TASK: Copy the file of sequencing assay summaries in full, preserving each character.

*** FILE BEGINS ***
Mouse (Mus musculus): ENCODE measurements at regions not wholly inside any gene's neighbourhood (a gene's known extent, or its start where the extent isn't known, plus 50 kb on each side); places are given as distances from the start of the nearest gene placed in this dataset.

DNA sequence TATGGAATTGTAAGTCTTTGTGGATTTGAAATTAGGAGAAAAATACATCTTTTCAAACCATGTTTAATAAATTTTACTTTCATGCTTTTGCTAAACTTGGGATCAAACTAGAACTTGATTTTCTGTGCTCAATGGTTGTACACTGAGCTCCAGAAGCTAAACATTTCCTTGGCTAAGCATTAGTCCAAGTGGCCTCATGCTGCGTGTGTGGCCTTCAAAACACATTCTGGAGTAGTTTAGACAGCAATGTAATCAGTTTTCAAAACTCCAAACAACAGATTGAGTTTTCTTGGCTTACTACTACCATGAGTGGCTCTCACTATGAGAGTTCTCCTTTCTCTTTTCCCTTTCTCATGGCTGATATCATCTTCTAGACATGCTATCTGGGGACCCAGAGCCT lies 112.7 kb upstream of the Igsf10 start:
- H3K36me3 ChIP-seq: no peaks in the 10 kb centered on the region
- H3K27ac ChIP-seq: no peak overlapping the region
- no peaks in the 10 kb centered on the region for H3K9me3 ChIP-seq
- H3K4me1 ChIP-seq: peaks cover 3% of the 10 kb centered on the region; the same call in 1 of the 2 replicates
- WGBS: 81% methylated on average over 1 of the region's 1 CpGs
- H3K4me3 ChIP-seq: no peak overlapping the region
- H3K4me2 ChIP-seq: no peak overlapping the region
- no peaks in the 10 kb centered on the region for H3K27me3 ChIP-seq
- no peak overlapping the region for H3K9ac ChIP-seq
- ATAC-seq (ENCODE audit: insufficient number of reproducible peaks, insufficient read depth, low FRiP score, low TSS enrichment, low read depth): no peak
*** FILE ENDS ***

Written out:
Mouse (Mus musculus): ENCODE measurements at regions not wholly inside any gene's neighbourhood (a gene's known extent, or its start where the extent isn't known, plus 50 kb on each side); places are given as distances from the start of the nearest gene placed in this dataset.

DNA sequence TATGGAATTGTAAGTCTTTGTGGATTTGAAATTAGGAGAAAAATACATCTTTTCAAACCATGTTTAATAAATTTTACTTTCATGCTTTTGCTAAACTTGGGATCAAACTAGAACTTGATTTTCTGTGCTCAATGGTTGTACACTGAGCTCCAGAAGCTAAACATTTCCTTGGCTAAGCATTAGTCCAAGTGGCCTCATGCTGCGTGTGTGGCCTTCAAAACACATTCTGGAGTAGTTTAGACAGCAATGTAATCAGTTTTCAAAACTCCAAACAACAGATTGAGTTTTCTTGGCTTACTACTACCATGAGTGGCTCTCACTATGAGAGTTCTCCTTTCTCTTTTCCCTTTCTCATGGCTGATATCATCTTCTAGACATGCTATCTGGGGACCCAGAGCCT lies 112.7 kb upstream of the Igsf10 start:
- H3K36me3 ChIP-seq: no peaks in the 10 kb centered on the region
- H3K27ac ChIP-seq: no peak overlapping the region
- no peaks in the 10 kb centered on the region for H3K9me3 ChIP-seq
- H3K4me1 ChIP-seq: peaks cover 3% of the 10 kb centered on the region; the same call in 1 of the 2 replicates
- WGBS: 81% methylated on average over 1 of the region's 1 CpGs
- H3K4me3 ChIP-seq: no peak overlapping the region
- H3K4me2 ChIP-seq: no peak overlapping the region
- no peaks in the 10 kb centered on the region for H3K27me3 ChIP-seq
- no peak overlapping the region for H3K9ac ChIP-seq
- ATAC-seq (ENCODE audit: insufficient number of reproducible peaks, insufficient read depth, low FRiP score, low TSS enrichment, low read depth): no peak